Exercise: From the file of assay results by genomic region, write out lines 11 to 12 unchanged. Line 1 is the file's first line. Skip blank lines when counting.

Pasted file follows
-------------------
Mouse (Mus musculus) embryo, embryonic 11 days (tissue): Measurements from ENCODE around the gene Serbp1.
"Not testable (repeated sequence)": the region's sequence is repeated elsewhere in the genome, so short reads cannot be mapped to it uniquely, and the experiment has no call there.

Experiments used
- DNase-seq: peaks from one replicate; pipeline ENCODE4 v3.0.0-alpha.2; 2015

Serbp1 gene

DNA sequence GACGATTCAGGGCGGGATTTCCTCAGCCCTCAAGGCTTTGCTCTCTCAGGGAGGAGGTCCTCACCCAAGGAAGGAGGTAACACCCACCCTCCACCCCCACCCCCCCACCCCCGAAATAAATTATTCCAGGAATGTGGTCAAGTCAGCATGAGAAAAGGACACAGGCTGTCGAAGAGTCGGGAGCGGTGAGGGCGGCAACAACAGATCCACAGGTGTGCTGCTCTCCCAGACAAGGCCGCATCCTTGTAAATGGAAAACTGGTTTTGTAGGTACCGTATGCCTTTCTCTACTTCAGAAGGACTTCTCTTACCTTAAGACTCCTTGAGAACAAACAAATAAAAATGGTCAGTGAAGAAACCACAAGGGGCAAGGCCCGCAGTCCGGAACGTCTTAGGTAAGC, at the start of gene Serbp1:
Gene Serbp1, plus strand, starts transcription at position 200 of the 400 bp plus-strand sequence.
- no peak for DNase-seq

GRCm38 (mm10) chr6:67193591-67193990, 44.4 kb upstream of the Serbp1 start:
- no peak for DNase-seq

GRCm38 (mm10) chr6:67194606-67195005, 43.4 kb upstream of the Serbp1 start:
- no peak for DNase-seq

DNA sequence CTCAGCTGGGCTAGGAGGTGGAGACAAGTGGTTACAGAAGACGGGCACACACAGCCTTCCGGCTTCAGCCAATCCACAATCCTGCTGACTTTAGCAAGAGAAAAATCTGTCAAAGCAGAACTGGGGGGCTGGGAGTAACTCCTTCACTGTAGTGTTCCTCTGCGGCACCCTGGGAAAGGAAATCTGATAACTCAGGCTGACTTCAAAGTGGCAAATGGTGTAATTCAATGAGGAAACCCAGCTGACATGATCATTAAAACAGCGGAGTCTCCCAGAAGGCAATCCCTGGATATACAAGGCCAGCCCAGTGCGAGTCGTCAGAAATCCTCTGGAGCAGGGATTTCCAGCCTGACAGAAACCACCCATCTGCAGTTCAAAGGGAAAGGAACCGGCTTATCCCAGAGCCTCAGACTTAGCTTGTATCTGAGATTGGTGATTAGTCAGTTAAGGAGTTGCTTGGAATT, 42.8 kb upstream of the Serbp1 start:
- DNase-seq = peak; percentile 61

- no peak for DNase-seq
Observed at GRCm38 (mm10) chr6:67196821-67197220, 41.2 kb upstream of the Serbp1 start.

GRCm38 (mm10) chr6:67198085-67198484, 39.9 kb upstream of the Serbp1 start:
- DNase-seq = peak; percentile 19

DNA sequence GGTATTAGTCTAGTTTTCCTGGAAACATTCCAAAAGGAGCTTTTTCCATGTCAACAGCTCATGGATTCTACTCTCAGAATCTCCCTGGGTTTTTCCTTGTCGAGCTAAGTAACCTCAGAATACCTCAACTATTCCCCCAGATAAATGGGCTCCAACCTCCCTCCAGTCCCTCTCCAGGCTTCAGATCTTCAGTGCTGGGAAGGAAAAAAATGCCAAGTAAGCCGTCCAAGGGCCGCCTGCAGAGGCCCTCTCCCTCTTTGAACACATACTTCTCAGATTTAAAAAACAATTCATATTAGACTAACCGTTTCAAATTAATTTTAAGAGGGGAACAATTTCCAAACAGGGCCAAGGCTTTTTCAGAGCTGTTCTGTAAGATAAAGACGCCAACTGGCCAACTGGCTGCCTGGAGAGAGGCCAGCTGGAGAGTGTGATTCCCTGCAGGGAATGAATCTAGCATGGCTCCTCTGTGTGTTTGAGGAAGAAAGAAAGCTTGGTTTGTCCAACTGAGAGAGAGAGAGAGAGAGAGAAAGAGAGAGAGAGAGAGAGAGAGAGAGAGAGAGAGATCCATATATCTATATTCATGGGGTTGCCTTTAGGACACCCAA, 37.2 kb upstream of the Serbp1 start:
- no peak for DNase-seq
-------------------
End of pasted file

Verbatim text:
GRCm38 (mm10) chr6:67194606-67195005, 43.4 kb upstream of the Serbp1 start:
- no peak for DNase-seq